The name Ethel has been used to name five tropical cyclones worldwide, three times in the Atlantic Ocean, plus once each in the Australian region of the South Pacific Ocean and in the South-West Indian Ocean.
In the Atlantic:
In the Australian region:
In the South-West Indian:
The name Alex has been used for a total of 11 tropical cyclones worldwide: Four in the Atlantic Ocean, four in the West Pacific Ocean and three in the South Indian Ocean.
The name Grace has been used for nineteen tropical cyclones worldwide.
The name Fay or Faye has been used for 22 tropical cyclones worldwide: 5 in the Atlantic Ocean; 1 in the Australian region; 1 in the South Pacific Ocean; and 15 in the Western Pacific Ocean.
The name Barry has been used for seven tropical cyclones in the Atlantic Ocean and for one in the Australian Region.
The name Beryl has been used for seven tropical cyclones in the Atlantic Ocean and for one in the South-West Indian Ocean.
The name Chris has been used for seven tropical cyclones in the Atlantic Ocean.
The name Cindy has been used for eleven tropical cyclones worldwide.
The name Barbara has been used for two tropical cyclones in the Atlantic Ocean, seven tropical cyclones in the Eastern Pacific Ocean, one tropical cyclone in the Western Pacific Ocean, two tropical cyclones in the Southwest Indian Ocean, and one tropical cyclone in the South Pacific Ocean. The name has also been used once in the UK and Ireland's windstorm naming system.
Tropical Storm Carol was used for eight tropical cyclones world wide: three in the Atlantic Ocean, four in the Australian region of the Indian Ocean and one in the northwestern Pacific Ocean.
The name Agnes has been used for a total of sixteen tropical cyclones worldwide: one in the Atlantic Ocean, thirteen in the Western Pacific Ocean, one in the Southwest Indian Ocean, and one in the Southwestern Pacific Ocean.
The 1995–96 Australian region cyclone season was an active Australian cyclone season, with Western Australia experiencing a record number of landfalling intense storms in the Pilbara region. The season produced a total of 19 tropical cyclones, of which 14 developed into named storms and 9 reached severe tropical cyclone status. The strongest of the season was Severe Tropical Cyclone Olivia, which also produced the highest recorded wind gust on record of 408 km/h (253 mph). Though several systems impacted land, the general sparsity of population centres in Australia limits the scale of damage. One person was confirmed to have been killed and cumulative losses were estimated at A$77 million (US$58.5 million).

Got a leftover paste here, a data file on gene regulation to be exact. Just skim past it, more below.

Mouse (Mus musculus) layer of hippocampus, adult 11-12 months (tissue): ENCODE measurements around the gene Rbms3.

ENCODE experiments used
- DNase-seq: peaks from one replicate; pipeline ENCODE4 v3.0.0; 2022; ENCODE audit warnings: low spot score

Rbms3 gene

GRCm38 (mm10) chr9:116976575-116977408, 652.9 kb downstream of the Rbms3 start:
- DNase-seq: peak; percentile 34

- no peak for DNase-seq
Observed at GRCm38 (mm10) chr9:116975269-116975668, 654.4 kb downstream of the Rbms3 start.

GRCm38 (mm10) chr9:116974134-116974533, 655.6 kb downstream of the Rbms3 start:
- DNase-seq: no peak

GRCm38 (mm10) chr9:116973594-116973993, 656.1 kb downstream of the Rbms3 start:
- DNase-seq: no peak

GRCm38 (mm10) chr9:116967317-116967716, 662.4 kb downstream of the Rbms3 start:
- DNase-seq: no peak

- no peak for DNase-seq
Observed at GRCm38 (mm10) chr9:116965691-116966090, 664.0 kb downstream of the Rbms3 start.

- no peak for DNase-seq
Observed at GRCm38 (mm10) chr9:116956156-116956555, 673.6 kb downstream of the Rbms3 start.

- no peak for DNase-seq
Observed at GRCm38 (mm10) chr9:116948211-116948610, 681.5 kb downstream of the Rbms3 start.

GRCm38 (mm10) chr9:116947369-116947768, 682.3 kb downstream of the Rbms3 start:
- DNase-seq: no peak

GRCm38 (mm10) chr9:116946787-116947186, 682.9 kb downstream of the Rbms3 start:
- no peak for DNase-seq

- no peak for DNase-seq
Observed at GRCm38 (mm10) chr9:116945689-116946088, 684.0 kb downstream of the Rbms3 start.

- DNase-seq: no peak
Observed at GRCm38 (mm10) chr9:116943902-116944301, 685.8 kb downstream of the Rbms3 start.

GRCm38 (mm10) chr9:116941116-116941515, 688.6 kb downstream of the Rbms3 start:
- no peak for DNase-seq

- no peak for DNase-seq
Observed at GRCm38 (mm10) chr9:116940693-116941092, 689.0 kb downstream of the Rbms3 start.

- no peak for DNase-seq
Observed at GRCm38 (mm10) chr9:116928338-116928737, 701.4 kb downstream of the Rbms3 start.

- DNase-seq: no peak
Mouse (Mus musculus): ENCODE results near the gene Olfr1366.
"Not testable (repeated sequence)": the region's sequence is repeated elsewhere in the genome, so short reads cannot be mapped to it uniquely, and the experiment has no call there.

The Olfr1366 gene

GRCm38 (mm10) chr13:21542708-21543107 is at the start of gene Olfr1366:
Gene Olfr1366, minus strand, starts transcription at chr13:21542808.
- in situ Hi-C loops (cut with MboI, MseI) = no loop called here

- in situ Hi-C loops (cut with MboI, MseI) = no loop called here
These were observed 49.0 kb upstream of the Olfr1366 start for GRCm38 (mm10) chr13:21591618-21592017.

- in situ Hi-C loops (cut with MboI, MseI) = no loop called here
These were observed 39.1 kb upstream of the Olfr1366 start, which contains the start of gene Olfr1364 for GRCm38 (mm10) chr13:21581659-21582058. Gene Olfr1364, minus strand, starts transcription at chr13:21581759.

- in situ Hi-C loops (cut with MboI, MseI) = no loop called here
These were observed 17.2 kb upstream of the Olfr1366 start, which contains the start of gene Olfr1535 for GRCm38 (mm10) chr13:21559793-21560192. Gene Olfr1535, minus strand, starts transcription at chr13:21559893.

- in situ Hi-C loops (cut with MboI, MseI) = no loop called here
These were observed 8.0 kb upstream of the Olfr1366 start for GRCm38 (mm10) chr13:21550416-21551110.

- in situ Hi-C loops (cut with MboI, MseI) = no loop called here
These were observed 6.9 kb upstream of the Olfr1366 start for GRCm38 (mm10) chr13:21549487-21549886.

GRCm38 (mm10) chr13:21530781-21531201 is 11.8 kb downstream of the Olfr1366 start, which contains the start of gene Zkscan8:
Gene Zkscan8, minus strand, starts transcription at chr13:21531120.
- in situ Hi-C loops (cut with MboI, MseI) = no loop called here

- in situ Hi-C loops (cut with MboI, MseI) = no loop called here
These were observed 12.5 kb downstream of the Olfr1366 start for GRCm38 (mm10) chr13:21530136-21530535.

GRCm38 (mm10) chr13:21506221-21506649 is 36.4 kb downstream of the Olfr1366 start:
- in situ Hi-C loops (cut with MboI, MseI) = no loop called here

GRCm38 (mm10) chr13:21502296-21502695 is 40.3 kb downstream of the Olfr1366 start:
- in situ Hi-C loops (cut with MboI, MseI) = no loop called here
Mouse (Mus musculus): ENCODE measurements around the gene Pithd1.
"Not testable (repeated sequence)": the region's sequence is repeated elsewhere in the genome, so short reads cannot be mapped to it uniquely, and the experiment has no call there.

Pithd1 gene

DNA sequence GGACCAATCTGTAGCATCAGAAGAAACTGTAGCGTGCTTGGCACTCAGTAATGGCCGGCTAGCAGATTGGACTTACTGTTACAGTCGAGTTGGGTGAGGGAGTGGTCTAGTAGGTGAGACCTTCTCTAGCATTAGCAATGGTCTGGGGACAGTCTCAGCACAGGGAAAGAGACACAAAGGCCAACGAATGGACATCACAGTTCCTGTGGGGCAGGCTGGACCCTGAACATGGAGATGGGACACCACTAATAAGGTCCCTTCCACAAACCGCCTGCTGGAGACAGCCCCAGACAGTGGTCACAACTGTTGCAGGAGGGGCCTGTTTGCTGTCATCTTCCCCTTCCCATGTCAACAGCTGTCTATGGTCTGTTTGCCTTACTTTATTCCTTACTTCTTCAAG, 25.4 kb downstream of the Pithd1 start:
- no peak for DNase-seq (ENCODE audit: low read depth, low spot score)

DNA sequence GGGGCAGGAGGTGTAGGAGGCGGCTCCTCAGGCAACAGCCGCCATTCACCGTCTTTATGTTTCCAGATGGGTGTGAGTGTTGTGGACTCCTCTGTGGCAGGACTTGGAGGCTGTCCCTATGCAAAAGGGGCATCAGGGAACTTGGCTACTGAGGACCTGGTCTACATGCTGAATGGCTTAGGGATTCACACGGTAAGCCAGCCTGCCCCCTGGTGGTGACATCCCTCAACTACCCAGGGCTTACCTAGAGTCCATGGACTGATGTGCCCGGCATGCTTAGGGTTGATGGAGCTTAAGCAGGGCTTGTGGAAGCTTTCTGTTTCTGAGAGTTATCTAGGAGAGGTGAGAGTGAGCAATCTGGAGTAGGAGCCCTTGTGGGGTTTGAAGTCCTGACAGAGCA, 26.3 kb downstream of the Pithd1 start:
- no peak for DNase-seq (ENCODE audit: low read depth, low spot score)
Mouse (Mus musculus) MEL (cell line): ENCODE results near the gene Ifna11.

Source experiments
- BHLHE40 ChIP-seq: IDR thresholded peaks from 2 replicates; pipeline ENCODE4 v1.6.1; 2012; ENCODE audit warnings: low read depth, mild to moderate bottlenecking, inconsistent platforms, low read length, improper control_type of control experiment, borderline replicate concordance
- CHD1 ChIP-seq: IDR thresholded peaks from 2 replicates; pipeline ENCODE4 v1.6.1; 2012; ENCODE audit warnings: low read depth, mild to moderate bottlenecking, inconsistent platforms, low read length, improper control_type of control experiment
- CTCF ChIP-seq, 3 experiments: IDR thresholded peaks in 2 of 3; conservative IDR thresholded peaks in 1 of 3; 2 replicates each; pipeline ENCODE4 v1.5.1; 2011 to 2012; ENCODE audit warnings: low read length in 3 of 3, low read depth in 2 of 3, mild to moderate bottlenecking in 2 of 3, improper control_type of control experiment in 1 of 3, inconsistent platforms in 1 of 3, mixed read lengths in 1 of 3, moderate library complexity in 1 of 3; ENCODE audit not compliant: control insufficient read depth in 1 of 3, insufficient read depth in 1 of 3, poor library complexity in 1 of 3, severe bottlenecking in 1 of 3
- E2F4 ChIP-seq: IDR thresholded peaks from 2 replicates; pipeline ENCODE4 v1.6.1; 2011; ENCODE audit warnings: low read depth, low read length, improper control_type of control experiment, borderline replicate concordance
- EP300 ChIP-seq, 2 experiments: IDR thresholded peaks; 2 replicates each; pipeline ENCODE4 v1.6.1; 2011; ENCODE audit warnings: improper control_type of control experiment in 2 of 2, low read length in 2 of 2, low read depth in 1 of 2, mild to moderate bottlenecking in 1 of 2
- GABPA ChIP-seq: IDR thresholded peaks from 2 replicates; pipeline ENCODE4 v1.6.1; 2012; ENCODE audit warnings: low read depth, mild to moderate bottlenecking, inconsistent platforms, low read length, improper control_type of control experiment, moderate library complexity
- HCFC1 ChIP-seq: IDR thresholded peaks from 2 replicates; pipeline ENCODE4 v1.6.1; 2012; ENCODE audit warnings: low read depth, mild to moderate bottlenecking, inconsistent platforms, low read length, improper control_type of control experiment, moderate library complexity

The name Chantal has been used for eight tropical cyclones worldwide: seven in the Atlantic Ocean and one in the South-West Indian Ocean.
During 2020, tropical cyclones formed within seven different tropical cyclone basins, located within various parts of the Atlantic, Pacific and Indian Oceans. During the year, 141 tropical cyclones formed in bodies of water known as tropical cyclone basins. Of these, 104, including three subtropical cyclones in the South Atlantic Ocean and three tropical-like cyclones in the Mediterranean, were named by various weather agencies when they attained maximum sustained winds of 35 knots. The strongest storm of the year was Yasa, peaking with a pressure of 899 hPa (26.55 inHg) and with 10-minute sustained winds of 250 km/h (155 mph). The deadliest storm of the year was Eta which caused 175 fatalities and another 100+ to be missing in Central America and the US, while the costliest storm of the year was Laura, with a damage cost around $19.1 billion in the Greater Antilles, The Bahamas, and the Gulf Coast of the United States.
In 2021, tropical cyclones have formed in six major bodies of water, commonly known as tropical cyclone basins. Tropical cyclones will be assigned names by various weather agencies if they attain maximum sustained winds of 35 knots. During this year, 136 systems have formed and 85 were named, including one subtropical depression and excluding one system, which was unofficial. One storm was given two names by the same RSMC. So far, the most intense storm of the year was Typhoon Surigae, with maximum 10-minute sustained wind speeds of 220 km/h (140 mph) and a minimum pressure of 895 hPa (26.43 inHg). The deadliest tropical cyclone so far was Cyclone Seroja, which caused 272 fatalities in Indonesia, while the costliest so far was Hurricane Ida, which caused an estimated $65.25 billion USD in damage after striking Louisiana and the Northeastern United States. Five Category 5 tropical cyclones were formed in 2021.